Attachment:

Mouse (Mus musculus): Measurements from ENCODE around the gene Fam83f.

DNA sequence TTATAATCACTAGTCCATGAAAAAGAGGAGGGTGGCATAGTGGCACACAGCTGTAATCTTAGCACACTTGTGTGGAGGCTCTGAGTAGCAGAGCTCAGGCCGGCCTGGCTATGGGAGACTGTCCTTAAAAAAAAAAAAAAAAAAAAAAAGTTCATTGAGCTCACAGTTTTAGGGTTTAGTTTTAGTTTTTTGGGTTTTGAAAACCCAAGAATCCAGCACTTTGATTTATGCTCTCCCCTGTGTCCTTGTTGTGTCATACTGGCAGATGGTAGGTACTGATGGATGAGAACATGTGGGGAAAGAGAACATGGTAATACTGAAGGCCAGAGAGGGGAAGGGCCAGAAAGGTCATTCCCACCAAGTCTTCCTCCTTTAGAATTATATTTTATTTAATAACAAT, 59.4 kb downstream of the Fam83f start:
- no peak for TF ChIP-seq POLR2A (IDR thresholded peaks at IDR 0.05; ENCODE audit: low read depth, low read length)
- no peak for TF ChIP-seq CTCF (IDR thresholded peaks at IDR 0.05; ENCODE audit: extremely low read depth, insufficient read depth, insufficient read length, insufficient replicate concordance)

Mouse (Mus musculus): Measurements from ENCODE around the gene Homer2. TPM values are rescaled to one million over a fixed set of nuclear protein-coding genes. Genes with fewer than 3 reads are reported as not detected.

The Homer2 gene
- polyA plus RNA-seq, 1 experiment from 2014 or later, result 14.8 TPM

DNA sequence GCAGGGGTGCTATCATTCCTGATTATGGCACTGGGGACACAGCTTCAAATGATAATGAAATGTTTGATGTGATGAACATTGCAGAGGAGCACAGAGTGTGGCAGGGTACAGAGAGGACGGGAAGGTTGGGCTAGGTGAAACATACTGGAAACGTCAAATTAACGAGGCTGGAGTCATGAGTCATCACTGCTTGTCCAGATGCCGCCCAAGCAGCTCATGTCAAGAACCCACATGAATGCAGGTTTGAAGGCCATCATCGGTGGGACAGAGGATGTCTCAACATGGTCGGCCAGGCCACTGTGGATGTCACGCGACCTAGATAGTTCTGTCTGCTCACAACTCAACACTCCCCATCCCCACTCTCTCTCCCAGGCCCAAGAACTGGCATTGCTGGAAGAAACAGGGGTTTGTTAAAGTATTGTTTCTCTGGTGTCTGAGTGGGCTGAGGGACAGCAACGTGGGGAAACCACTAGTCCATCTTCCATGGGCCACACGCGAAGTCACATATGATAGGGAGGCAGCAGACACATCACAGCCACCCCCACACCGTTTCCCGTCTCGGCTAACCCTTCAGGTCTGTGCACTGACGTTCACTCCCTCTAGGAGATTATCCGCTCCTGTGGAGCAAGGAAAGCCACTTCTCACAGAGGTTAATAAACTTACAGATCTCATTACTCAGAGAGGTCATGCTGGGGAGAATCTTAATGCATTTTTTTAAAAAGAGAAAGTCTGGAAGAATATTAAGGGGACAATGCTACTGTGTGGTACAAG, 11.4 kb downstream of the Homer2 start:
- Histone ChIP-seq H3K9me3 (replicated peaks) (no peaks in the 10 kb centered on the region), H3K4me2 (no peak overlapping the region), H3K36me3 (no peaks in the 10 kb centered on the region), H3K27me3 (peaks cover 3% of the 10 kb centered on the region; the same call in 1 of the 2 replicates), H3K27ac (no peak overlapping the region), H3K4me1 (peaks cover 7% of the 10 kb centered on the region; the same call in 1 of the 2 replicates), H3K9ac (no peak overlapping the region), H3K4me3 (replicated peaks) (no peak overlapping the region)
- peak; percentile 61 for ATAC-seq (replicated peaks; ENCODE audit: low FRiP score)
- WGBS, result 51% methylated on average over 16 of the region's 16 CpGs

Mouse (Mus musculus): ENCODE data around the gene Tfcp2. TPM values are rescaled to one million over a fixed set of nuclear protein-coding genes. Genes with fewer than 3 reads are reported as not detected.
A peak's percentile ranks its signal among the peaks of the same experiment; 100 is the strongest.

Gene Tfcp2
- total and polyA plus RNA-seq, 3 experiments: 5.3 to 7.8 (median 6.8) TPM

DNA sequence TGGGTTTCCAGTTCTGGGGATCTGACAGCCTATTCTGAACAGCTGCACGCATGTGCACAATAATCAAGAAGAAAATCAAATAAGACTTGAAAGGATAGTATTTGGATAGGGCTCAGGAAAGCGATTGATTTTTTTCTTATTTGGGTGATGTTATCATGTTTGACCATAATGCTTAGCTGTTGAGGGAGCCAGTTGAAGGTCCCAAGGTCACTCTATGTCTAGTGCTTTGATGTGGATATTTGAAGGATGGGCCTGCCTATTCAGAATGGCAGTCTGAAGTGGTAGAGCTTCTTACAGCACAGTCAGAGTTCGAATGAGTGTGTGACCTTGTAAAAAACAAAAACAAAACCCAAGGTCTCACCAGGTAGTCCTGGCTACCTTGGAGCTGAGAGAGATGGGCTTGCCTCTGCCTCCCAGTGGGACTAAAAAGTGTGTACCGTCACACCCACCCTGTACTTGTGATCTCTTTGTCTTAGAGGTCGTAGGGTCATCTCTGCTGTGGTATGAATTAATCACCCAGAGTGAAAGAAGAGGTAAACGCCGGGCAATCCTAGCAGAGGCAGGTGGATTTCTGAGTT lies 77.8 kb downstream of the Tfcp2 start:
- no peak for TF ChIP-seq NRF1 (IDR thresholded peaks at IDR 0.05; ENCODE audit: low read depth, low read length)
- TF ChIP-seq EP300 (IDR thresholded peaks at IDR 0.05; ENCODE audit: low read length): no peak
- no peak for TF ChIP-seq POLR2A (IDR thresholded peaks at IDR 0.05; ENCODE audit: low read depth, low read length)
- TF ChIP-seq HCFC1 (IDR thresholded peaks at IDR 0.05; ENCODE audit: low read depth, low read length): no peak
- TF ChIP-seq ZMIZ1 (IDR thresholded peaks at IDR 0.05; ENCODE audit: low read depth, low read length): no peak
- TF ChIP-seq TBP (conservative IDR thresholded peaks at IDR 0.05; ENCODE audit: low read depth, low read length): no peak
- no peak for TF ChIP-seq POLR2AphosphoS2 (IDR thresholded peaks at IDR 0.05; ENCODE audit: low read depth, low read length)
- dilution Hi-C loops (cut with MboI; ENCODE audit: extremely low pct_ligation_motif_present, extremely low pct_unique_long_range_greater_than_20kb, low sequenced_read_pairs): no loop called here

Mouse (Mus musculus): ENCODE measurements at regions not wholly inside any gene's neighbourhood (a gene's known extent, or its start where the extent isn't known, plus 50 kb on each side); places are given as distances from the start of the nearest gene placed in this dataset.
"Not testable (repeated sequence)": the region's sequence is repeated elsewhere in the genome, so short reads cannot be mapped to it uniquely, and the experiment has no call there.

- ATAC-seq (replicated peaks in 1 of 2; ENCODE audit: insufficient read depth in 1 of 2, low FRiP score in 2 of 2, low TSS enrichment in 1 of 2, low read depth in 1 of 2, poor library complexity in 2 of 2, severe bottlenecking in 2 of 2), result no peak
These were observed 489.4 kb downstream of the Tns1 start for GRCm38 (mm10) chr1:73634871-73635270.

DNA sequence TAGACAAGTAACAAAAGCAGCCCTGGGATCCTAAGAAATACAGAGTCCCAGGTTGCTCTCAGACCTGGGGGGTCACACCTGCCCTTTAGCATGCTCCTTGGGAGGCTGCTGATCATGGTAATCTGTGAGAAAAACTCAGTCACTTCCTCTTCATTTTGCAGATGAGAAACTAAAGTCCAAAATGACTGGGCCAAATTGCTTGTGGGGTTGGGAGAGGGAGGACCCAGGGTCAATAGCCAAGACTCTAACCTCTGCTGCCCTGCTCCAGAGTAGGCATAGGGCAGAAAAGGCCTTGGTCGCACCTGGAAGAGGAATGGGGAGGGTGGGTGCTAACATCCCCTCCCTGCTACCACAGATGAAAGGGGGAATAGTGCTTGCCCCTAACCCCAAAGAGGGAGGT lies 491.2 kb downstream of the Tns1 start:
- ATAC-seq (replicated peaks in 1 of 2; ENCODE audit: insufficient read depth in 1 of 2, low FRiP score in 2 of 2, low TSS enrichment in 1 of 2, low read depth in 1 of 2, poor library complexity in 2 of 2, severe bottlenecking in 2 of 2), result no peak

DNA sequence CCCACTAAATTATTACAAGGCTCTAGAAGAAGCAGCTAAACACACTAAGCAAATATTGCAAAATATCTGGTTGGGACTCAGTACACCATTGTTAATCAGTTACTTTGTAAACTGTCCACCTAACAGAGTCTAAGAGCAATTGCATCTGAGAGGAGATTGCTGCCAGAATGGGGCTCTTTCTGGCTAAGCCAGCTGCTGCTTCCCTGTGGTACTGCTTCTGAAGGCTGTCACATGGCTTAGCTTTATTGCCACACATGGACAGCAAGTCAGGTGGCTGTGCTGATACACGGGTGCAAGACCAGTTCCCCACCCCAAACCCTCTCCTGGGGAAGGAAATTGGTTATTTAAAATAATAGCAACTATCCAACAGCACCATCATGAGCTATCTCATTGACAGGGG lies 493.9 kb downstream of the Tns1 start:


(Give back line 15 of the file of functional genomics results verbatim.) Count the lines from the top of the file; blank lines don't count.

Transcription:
- total and polyA plus RNA-seq, 3 experiments: 5.3 to 7.8 (median 6.8) TPM